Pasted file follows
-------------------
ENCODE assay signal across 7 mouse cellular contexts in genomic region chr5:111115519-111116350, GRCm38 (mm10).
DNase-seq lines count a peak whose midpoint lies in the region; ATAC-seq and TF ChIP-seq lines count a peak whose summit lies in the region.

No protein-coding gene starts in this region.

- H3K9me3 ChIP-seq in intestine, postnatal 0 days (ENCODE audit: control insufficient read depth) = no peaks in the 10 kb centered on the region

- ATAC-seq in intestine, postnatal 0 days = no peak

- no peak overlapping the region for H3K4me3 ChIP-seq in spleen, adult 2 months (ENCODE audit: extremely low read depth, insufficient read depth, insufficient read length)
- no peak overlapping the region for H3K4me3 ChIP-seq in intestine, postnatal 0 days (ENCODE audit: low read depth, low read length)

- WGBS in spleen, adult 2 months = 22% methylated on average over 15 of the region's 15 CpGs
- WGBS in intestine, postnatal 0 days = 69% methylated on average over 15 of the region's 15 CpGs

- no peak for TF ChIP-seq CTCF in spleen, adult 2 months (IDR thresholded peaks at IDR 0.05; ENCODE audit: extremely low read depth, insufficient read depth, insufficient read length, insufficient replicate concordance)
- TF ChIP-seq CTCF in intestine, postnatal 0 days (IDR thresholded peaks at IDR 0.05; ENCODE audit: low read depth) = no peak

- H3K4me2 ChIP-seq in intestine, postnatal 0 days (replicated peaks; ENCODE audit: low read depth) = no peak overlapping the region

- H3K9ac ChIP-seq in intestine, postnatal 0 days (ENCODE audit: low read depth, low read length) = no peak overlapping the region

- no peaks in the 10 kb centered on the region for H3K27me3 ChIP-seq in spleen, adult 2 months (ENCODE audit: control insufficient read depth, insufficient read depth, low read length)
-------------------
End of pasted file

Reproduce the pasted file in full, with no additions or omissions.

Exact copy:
ENCODE assay signal across 7 mouse cellular contexts in genomic region chr5:111115519-111116350, GRCm38 (mm10).
DNase-seq lines count a peak whose midpoint lies in the region; ATAC-seq and TF ChIP-seq lines count a peak whose summit lies in the region.

No protein-coding gene starts in this region.

- H3K9me3 ChIP-seq in intestine, postnatal 0 days (ENCODE audit: control insufficient read depth) = no peaks in the 10 kb centered on the region

- ATAC-seq in intestine, postnatal 0 days = no peak

- no peak overlapping the region for H3K4me3 ChIP-seq in spleen, adult 2 months (ENCODE audit: extremely low read depth, insufficient read depth, insufficient read length)
- no peak overlapping the region for H3K4me3 ChIP-seq in intestine, postnatal 0 days (ENCODE audit: low read depth, low read length)

- WGBS in spleen, adult 2 months = 22% methylated on average over 15 of the region's 15 CpGs
- WGBS in intestine, postnatal 0 days = 69% methylated on average over 15 of the region's 15 CpGs

- no peak for TF ChIP-seq CTCF in spleen, adult 2 months (IDR thresholded peaks at IDR 0.05; ENCODE audit: extremely low read depth, insufficient read depth, insufficient read length, insufficient replicate concordance)
- TF ChIP-seq CTCF in intestine, postnatal 0 days (IDR thresholded peaks at IDR 0.05; ENCODE audit: low read depth) = no peak

- H3K4me2 ChIP-seq in intestine, postnatal 0 days (replicated peaks; ENCODE audit: low read depth) = no peak overlapping the region

- H3K9ac ChIP-seq in intestine, postnatal 0 days (ENCODE audit: low read depth, low read length) = no peak overlapping the region

- no peaks in the 10 kb centered on the region for H3K27me3 ChIP-seq in spleen, adult 2 months (ENCODE audit: control insufficient read depth, insufficient read depth, low read length)